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Crackdown on foreign investment in Australia – what does it mean?

Australian Federal Treasurer Scott Morrison has announced a crackdown on sales of agricultural and energy assets in a move perceived as bowing to political pressure over foreign investment, particularly from China, as well as perceived political interference from Beijing.

The changes include:

  • Ringfencing farm assets valued at $15 million or more for Australian buyers before opening to bids from foreign investors;
  • Handing the Foreign Investment Review Board (FIRB), backed by the new Home Affairs department, new powers to investigate proposed electricity assets to ensure no one company controls ‘too much’ of Australia’s electricity network.

While the repositioning does not exclude foreign investment in these sectors, the changes put foreign commercial interests at a distinct disadvantage compared with their Australian competitors.  It is likely foreign buyers will now seek local joint-venture partners as a potential vehicle for asset purchases in the increasingly popular agriculture sector.

The reforms also codifies the refusal on national security grounds of Chinese and Hong Kong bids for the S. Kidman & Co Ltd pastoral company and energy asset Ausgrid. It will be interesting to see how the FIRB and elected decision makers treat the mooted sale of Sydney’s $2.3 billion desalination plant and the Port of Portland in Victoria.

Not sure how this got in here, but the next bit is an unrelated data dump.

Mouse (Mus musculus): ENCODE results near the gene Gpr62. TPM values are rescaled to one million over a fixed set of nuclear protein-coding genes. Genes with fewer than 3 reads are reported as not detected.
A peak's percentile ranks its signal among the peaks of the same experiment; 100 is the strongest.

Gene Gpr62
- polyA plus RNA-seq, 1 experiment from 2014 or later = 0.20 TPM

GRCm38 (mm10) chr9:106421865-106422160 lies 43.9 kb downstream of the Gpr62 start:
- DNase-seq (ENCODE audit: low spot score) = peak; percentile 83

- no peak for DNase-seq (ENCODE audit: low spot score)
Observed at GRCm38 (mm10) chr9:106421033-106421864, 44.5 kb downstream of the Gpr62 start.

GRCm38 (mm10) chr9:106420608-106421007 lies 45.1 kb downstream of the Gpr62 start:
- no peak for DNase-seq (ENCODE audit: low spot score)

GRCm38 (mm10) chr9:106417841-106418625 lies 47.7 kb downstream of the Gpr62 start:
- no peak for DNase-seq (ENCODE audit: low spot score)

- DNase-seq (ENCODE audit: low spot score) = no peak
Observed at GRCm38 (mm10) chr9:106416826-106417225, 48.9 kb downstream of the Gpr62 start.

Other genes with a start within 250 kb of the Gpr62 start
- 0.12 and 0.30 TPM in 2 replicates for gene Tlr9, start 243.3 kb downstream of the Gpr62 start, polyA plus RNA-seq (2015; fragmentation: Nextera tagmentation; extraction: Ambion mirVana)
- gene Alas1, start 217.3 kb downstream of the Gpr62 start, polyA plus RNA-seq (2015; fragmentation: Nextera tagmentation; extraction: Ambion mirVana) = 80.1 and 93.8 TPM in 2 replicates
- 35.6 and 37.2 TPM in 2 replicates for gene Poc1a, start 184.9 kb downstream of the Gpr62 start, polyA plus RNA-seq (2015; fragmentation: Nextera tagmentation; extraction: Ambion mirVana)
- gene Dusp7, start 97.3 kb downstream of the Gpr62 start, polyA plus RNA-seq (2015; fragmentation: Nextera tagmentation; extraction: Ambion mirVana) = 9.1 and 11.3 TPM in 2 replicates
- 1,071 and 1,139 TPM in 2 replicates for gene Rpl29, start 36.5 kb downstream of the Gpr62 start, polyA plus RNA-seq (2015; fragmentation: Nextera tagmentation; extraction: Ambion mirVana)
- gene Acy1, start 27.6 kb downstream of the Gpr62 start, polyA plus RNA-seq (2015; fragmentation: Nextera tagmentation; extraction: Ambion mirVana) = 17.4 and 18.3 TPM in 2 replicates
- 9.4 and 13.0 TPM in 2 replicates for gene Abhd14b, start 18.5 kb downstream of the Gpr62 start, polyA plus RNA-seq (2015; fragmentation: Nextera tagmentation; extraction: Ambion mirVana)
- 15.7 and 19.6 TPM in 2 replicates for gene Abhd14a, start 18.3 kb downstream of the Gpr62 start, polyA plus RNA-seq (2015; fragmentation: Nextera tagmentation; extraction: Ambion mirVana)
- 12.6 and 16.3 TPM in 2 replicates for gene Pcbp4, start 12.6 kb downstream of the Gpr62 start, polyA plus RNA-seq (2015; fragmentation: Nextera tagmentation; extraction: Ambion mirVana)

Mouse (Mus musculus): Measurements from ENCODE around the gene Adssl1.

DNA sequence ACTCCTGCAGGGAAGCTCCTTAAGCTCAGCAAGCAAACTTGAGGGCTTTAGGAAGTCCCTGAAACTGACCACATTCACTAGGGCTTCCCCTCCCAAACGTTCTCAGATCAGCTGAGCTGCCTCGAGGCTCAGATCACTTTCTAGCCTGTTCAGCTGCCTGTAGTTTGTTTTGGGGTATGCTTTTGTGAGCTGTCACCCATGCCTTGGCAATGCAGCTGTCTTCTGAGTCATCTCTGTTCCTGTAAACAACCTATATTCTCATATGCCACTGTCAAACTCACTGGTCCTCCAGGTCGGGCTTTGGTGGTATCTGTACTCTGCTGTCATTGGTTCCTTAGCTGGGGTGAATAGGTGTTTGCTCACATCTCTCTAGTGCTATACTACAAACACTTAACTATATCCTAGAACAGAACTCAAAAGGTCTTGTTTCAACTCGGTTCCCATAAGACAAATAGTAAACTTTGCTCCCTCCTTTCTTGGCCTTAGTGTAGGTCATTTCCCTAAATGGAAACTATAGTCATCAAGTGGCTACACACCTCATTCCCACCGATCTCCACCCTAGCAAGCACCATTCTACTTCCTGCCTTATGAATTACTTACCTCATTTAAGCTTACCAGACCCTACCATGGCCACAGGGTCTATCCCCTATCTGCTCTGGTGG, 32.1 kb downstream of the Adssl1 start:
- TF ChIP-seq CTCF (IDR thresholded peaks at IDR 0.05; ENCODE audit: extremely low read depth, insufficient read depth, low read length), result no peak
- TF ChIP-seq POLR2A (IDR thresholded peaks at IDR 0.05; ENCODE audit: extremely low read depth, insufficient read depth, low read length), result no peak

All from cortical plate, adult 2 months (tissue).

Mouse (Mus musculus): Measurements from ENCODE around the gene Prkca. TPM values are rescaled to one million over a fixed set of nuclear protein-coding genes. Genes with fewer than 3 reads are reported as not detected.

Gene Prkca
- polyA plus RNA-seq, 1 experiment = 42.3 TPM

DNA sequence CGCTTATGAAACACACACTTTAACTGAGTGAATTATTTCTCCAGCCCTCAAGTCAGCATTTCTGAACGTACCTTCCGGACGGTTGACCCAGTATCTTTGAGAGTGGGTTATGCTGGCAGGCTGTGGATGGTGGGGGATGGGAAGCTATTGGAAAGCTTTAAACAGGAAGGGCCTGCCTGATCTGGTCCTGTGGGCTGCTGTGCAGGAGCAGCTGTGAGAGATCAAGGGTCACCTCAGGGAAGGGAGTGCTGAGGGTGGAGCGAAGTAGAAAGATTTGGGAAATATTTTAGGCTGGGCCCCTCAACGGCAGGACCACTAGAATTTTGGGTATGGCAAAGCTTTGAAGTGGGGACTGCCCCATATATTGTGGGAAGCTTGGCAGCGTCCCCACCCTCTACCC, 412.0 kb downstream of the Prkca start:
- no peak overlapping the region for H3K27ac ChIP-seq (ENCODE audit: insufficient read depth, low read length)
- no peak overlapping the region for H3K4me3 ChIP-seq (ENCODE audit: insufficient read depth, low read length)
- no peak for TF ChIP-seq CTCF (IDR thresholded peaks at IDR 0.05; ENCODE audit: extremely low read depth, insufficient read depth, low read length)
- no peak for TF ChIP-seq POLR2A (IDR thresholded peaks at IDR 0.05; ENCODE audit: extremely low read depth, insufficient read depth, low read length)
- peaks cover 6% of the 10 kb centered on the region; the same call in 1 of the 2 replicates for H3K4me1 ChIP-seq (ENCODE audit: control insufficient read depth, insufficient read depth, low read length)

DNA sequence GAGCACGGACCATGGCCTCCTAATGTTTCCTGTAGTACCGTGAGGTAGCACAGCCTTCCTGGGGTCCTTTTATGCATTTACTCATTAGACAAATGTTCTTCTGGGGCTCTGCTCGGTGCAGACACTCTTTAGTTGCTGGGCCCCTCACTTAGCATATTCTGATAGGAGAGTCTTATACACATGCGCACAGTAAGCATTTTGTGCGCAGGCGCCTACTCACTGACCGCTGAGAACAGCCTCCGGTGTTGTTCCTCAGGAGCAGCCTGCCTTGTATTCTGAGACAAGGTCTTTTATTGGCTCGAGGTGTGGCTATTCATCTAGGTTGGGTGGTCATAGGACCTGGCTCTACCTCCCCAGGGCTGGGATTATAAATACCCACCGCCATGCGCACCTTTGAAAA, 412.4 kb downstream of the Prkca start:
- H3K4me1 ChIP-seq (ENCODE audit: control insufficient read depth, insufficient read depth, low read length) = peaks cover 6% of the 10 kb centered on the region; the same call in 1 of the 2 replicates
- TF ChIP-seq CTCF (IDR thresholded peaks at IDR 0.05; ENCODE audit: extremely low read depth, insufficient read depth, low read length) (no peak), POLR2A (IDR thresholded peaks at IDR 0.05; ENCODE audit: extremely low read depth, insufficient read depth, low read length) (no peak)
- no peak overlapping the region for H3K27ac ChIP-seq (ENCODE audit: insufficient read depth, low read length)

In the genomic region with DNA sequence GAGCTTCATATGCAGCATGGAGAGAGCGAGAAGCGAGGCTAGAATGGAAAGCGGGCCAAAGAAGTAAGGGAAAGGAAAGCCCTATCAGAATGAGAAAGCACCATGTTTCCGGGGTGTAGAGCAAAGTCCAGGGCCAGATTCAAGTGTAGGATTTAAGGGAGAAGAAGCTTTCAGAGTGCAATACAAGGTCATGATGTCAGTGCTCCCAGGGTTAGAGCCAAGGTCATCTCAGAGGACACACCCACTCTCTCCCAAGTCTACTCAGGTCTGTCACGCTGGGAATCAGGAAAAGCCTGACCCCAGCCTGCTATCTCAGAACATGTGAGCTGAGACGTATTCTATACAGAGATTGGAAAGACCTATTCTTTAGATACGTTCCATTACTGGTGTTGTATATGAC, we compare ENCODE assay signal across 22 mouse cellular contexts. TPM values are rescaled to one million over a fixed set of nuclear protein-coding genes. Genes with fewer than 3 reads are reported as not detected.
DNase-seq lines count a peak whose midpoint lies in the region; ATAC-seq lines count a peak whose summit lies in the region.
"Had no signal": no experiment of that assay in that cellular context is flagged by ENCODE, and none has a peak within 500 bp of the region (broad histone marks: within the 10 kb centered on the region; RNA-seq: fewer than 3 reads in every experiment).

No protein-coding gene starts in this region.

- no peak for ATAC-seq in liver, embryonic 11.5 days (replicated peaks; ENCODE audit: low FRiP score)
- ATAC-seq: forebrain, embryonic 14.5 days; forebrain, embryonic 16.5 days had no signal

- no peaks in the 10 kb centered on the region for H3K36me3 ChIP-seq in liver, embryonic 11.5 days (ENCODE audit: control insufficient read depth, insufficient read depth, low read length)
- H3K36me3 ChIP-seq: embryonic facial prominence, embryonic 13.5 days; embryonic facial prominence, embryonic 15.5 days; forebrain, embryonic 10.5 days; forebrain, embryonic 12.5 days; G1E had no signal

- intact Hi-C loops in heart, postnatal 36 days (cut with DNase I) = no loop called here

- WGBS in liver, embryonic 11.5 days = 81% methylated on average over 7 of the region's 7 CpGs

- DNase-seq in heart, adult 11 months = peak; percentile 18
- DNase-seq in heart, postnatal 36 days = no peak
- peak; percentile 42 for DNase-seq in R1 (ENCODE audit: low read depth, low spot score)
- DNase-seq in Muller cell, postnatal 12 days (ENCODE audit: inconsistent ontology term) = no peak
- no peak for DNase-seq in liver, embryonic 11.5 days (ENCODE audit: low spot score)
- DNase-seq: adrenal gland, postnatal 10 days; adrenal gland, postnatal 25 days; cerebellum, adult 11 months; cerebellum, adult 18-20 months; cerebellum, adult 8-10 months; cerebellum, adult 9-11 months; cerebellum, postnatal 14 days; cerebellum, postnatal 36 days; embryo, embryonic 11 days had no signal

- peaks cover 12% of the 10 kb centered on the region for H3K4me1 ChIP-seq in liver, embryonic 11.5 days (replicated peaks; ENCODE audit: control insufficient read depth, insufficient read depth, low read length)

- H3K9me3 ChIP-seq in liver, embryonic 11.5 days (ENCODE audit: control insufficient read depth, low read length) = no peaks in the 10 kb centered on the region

Another development that has spooked private equity in Australia is a Federal Court ruling that throws into question the tax treatment of limited partnerships, the preferred vehicle of global fund managers when investing in this market. Unless the Australian Tax Office mounts a successful appeal, millions of offshore investors will have to lodge tax returns, a move that the peak industry body, the Australian Venture Capital and Private Equity Association (AVCAL), says will dampen investment interest in this market.

As in other parts of the world, political risk associated with cross border opportunities  involving Australian assets continues to rise. There is a growing  need for prospective inbound investors to obtain solid intelligence and nuanced policy counsel from advisers working at the nexus between commercial imperatives and the political landscape.

Statecraft is uniquely placed to deliver in this space. For a confidential discussion, contact Michael Priebe, Managing Partner on +61 2 8080 0060 or at or Director, CT Johnson at